Monday, July 10, 2006

Snottsdale, My Home Town

I didn't see it when it first came out, but Ann Althouse links to a story in the Chicago Tribune, about Scottsdale, Arizona, where I grew up. (I also lived in Paradise Valley, a little enclave nestled between Scottsdale and Phoenix, that culture-wise is pretty much the same as Scottsdale.) I still go back a few times a year, and the rest of my family has deep roots there: many years ago, my brother took the mayor's daughter to prom, and my nephew goes to the high school where my sister was Homecoming Queen.

Seeing the article in the Chicago Tribune was a little weird. There are a lot of people from Chicago in the Phoenix-area, and many of them are snow birds, northern retirees who come down for the winters and who make a mess of traffic from October to April. It's a little lame to see one of their hometown papers making fun of Scottsdale, espeically since the story's title is "A new sin city: 'Snottsdale'". That doesn't sound at all like the Gold Coast, or Wilmette, or Lake Forest, or Naperville, or Glenview, etc., etc., ad infinitum.

The sub-head is "Arizona enclave of the rich and famous is gaining a national reputation as home of the vapid and lustful." That doesn't sound at all like the Gold Coast, or Wilmette, or Lake Forest, or Naperville, or Glenview, etc., etc., ad infinitum.

People in overpriced glass houses shouldn't throw condescending stones.

The story is a little cheesy, making fun of all the sinfulness of Scottsdale while subtly, like a good gossip, revelling all the talk about sin. But parts of the story are pretty funny, especially this quote from a local politician:

[Scottsdale City Councilwoman Betty] Drake, however, says she wasn't the least bit fazed by the show's depiction of Scottsdale's women as shopping-obsessed and plastic surgery-addicted.

"Oh, get over it," she said. "So what if people want to make fun of us? Every city has its own particular brand of strangeness. For some it may be gangs or drugs or troubled youth. We just happen to have some over-Botoxed blonds with oversexed tendencies."

The show she is referring to was a reality show about a Scottsdale women's book club, sort of an Arizona take on that show about Orange county housewives. It got pulled quick because of low ratings, but some of the low ratings stemmed from news that parts of the show were phony, and that some of the women didn't even live in Scottsdale.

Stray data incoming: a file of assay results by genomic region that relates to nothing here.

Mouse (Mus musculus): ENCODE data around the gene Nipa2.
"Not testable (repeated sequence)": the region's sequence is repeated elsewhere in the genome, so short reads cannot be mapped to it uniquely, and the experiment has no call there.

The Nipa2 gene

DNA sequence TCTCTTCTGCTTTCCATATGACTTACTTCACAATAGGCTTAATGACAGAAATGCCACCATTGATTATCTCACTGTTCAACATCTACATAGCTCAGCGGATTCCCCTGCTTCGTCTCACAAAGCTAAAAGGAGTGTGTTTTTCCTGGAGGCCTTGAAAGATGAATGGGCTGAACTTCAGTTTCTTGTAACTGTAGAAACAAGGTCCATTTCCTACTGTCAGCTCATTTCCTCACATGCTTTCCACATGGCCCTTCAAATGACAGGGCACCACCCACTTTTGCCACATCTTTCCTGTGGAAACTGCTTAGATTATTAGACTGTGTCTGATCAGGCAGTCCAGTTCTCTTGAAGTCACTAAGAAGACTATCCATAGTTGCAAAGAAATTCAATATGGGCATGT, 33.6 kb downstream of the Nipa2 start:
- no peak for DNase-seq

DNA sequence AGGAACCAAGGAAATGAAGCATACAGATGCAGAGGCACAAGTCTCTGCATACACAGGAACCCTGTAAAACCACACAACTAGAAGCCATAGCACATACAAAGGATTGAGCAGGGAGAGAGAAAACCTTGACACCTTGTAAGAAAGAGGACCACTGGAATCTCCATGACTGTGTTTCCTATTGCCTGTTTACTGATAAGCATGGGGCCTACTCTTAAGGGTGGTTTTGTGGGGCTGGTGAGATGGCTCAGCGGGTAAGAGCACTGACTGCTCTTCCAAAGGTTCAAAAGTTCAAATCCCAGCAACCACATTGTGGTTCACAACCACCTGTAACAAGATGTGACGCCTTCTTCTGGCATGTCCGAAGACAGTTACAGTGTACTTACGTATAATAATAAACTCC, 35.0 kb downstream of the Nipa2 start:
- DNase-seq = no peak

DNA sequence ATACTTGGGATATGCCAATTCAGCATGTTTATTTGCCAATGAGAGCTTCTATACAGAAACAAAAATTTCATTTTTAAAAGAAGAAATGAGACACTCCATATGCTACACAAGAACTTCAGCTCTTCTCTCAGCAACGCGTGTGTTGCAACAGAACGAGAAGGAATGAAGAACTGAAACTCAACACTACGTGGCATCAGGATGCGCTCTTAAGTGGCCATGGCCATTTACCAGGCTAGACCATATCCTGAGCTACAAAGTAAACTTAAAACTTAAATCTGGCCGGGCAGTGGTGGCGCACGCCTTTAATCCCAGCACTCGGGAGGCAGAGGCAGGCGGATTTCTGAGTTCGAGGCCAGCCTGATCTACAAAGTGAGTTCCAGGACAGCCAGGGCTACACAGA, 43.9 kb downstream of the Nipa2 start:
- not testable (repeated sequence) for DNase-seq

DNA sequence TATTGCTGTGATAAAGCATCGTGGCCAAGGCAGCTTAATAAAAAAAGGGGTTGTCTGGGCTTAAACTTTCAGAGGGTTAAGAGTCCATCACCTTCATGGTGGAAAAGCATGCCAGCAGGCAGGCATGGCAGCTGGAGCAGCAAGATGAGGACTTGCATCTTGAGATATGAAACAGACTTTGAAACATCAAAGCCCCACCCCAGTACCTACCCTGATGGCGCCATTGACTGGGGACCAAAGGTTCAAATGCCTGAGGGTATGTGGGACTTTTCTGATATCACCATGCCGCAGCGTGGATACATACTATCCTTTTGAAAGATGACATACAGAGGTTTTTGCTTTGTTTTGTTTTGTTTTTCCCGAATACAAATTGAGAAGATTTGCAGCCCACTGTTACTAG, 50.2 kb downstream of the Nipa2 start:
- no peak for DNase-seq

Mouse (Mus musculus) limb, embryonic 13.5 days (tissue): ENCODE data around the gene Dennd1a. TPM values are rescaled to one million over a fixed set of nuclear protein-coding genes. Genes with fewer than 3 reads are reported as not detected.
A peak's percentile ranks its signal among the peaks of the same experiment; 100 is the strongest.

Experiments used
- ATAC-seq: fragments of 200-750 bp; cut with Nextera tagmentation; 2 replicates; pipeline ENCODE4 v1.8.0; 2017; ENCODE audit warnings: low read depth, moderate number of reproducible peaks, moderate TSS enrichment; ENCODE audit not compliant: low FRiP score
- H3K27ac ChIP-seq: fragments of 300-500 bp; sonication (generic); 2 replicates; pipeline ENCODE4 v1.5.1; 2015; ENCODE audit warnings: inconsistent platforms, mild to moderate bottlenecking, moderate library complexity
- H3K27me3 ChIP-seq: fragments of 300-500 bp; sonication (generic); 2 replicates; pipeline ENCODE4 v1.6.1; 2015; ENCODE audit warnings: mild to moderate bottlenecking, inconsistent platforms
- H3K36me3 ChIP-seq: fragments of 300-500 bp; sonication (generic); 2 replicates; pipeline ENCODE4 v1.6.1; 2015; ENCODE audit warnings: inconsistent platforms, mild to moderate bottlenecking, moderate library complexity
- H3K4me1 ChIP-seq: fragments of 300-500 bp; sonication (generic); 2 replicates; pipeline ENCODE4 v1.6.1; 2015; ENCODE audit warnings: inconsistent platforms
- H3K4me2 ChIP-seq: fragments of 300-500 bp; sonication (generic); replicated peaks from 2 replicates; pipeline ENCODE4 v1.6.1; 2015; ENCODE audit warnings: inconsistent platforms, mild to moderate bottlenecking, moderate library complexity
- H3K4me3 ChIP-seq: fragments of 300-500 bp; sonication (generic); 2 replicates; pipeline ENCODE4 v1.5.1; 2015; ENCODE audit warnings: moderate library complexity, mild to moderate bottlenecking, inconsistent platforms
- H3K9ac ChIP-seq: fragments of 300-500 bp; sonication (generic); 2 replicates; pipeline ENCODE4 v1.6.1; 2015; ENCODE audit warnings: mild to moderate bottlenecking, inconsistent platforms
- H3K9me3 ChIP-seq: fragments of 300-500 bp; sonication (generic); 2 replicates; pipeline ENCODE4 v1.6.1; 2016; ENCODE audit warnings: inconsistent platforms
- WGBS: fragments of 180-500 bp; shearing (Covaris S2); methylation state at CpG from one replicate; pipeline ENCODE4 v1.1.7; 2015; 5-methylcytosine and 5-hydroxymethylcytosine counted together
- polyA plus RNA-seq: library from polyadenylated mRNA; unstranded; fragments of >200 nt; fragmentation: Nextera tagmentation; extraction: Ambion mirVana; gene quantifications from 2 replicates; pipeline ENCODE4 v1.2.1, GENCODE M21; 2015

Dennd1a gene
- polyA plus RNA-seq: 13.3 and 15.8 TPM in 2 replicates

What the story relates really isn't new. The town has always been rich and there's always been plenty of gossip. Several years ago there was a scandal surrounding some strip club owners who owned a gaudy home in the area. I don't recall what the scandal was, but I remember that part of the reports included descriptions of the owner's gaudy Scottsdale home -- I think it had a goat's head or a pentacle on the front gate. When I read the story I remembered regularly passing that house when I still lived in the area. I recall thinking to myself, "So that's what went on in there." But the town's now had more exposure, so the scandals there have a news currency.

But here's a story. After college, about 15 years ago, I went back to Phoenix to look for a job. For about 3 months I lived in a condo in Scottsdale that my parents owned, one that they'd rent out to snow birds in the winter. One afternoon I picked up a copy of the New Times, the local alternative paper, one that always had a lot of good features in it. That week's feature was on unsolved Arizona mysteries.

So I'm flipping through the article, reading little blurbs about the Lost Dutchman Mine and the like, and it gets to the murder of Bob Crane. Crane, you might recall, was the actor who played Captain Hogan on "Hogan's Heroes". He was brutally murdered in Scottsdale in 1978; he was in town performing at a local dinner theater. At the time I was living there, the case was still unsolved. In the blurb about Crane I read that the apartment where he was murdered was on Indian School Road and I think to myself, "Hey, I'm living on Indian School Road." Then it says the apartment complex was called Winfield, and I think, "Hey, that's the name of place where I'm living now." Then I look at a picture of the door of the apartment where he was killed and I notice the number on the door said 42A and I think to myself, "Hey, I live in 41A."

And then I think to myself, "Holy crap, Crane got his head bashed in next door." Sure enough, I later asked my parents and they confirmed that Crane was killed next door. They didn't want to think about it much, and they weren't even sure the guy who lived in that apartment when I was living next door knew the truth.

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